We first saw this looooong piece at USNI from Professor Moore.
Just four days ahead of the 73rd anniversary of the attack on Pearl Harbor, the U.S. Navy announced its intention to award Huntington Ingalls Industries Inc (HII). approximately $4 billion to construct the USS John F. Kennedy (CVN-79) super carrier, the second vessel of the new Gerald R. Ford-class of carriers. The cost has raised eyebrows, as the Gerald R. Ford (CVN-78) experienced cost overruns of 22 percent.
Additionally, debate is raging over the utility of the aircraft carrier and whether it’s even relevant anymore in the face of China’s new, lethal anti-ship missiles. It’s a debate worth having, but it needs to be rooted in realistic naval principles and war precedents, not politics and hype.
And addressing that piece is none other than Bull Halsey! We suspect that might be a nom de plume.
“The New Strategic Realities of U.S. Carrier Operations.” As much of the East Coast naval establishment sits at home with their Snuggies and bottles of craft beer (or for some, sitting in a tree stand freezing your keester off), this is sure to be heavily forwarded around the web (thanks, Al Gore).
Moore’s piece touches a particular nerve with me: the American aircraft carrier and how Americans use her. It is no longer self-evident and requires a generation of both young and old aviators and ship-drivers to safeguard.
First, our ability to justify the existence of the aircraft carrier beyond the battles of WWII is essential. It’s great to talk about Coral Sea and Midway, but those events took place more than seven decades ago, and for a force that pegs itself as an innovative one, able to counter the threats of today and tomorrow, it strikes as unimaginative. There are at least hundreds of examples of CVNs providing critical support or comprising the sole option for offensive or defensive American military operations in the many decades that have followed WWII. Let’s talk about them candidly.
For the most part, US aircraft carriers have been used as supplemental airfields for power projection in our nation’s wars since World War II. What they haven’t much been called to do is act in the sea control role. Or, if you will, fighting a war at sea. Some, but not much.
The primary reason for that is not that carriers are bad at war at sea. Instead, they’re so good no one has realistically been able to challenge our fleet for many years. The Soviet Union was the only nation to come close to mounting a credible threat of parity, and that was through a sea control fleet that couldn’t realistically project power to our shores, whereas the whole point of the Lehman/Watkins Maritime Strategy was to project power against the Soviet Union itself.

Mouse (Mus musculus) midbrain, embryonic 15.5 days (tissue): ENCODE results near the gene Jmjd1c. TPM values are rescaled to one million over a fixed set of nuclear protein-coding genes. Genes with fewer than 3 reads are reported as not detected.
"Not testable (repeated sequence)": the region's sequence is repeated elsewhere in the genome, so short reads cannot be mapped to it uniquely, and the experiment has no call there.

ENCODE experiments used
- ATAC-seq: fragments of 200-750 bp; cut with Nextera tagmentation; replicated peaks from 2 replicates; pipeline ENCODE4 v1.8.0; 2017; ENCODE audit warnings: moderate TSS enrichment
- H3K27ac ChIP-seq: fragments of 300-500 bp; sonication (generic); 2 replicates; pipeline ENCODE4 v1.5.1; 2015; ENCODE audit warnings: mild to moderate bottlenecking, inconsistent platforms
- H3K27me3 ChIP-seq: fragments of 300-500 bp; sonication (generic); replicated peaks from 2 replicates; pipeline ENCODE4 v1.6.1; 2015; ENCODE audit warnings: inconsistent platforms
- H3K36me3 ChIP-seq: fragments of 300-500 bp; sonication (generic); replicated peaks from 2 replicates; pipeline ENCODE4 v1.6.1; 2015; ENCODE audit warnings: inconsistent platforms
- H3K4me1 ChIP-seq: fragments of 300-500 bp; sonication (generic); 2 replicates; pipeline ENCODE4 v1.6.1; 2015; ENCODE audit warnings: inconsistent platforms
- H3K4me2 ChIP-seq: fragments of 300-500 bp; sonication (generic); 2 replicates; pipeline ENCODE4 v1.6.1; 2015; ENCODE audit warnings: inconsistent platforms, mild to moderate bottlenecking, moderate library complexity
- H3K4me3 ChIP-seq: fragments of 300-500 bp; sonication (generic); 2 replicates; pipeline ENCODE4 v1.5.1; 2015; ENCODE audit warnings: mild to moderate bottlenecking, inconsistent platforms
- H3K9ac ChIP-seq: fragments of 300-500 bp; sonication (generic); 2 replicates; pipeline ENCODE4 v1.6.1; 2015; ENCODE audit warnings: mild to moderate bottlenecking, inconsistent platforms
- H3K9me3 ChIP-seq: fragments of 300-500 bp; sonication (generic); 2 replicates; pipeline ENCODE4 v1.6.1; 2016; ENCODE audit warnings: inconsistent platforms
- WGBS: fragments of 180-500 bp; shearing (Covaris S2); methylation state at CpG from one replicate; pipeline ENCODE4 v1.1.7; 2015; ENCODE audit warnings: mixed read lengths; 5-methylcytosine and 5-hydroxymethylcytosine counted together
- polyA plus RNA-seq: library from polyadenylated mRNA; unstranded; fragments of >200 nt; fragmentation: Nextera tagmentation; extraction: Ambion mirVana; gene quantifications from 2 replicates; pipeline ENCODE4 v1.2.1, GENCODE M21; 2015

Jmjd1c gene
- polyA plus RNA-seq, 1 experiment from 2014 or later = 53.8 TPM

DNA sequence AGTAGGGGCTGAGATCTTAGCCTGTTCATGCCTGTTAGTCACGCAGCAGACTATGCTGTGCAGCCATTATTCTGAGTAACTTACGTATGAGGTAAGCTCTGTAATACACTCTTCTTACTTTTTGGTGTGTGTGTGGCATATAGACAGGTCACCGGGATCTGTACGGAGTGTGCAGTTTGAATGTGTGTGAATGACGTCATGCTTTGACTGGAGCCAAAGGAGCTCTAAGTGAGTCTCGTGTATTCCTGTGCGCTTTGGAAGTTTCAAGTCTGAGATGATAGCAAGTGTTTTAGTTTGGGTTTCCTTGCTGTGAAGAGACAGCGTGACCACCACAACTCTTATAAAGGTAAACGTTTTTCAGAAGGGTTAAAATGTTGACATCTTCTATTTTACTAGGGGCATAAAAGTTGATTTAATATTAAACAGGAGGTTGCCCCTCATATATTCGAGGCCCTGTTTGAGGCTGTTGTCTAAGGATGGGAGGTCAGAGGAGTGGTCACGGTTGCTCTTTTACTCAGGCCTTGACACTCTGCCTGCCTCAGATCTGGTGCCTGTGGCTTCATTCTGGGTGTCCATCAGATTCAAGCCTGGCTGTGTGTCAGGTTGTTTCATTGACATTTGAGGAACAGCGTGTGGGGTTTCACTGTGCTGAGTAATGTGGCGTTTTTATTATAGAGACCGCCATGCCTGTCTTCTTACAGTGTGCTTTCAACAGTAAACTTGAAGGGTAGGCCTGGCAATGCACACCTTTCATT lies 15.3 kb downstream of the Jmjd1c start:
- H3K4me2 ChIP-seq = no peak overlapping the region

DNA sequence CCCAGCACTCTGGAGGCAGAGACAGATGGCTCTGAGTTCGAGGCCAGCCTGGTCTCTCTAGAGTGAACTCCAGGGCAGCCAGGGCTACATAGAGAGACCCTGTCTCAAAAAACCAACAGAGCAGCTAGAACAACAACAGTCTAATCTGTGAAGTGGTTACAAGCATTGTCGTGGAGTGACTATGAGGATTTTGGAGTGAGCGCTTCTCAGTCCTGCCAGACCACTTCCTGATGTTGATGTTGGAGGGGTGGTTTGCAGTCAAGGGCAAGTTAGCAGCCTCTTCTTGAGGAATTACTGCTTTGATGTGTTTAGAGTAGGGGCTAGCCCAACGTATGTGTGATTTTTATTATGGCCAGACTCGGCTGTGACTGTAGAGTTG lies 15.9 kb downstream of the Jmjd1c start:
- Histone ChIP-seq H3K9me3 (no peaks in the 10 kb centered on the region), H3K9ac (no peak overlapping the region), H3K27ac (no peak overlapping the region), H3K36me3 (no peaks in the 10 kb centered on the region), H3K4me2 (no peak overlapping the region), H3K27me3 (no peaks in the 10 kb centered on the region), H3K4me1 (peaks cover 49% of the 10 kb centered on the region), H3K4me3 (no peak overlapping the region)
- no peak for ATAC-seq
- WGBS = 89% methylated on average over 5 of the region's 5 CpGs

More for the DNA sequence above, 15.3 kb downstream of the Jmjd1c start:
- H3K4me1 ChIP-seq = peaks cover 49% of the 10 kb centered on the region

Moore spends a good deal of time discussing the threats to modern carrier operations, and not surprisingly, Halsey adds a rebuttal:
Second, the author paraphrases Robert Haddick’s dire swarm supposition of hundreds of Chinese ASCMs descending upon an unsuspecting aircraft carrier. The problem with Haddick’s logic–and Moore’s, by association–is that it presupposes a sort of inevitable willingness on the part of the People’s Republic to launch such costly attacks that would result in unquestionable war. Though we all remember Pearl Harbor, we also remember the children’s tale of the “boogeyman” in the closet. We must not allow the fear of a missile whose very use would be loaded in incredible geopolitical meaning to be the tail that wags the dog.
Of course, that’s a political consideration, a subject that Halsey spends a fair bit of time on, rightly.
What isn’t sufficiently addressed, to my lights, is the actual difficulty China (or anyone else) would have massing missile attacks on a fleet. Probably no other organization in the world has as robust a maritime ISR capability for targeting a surface fleet than the US Navy, and even we can have trouble finding our own carriers.
Alfred Thayer Mahan would find this debate about the threat of shore based ASCMs and missile armed fast attack craft little different than the Jeffersonian vision of gunboats and coast artillery defending the shores from the line of battle of the Royal Navy. The technology has changed much, and the ranges are greater, but the fundamental concept of a fleet in being able to sail to the enemy shore at the time and place of his choosing to impose his will is very much still the case.
And while our skills seemed to have diminished somewhat from lack of practice, it’s not like we didn’t used to know how to place entire carrier task forces well within the range of an opponent shore without them even knowing it.
Control of the air is a prerequisite for success in battle today, and only the carrier can provide that for substantial naval forces far from our shores. Further, the carrier remains the centerpiece of our ability to execute both sea control and power projection in the maritime space. Carriers alone are not sufficient to successfully challenge the Chinese or any other near peer power at sea, but absent the carrier, the any challenge is simply impossible.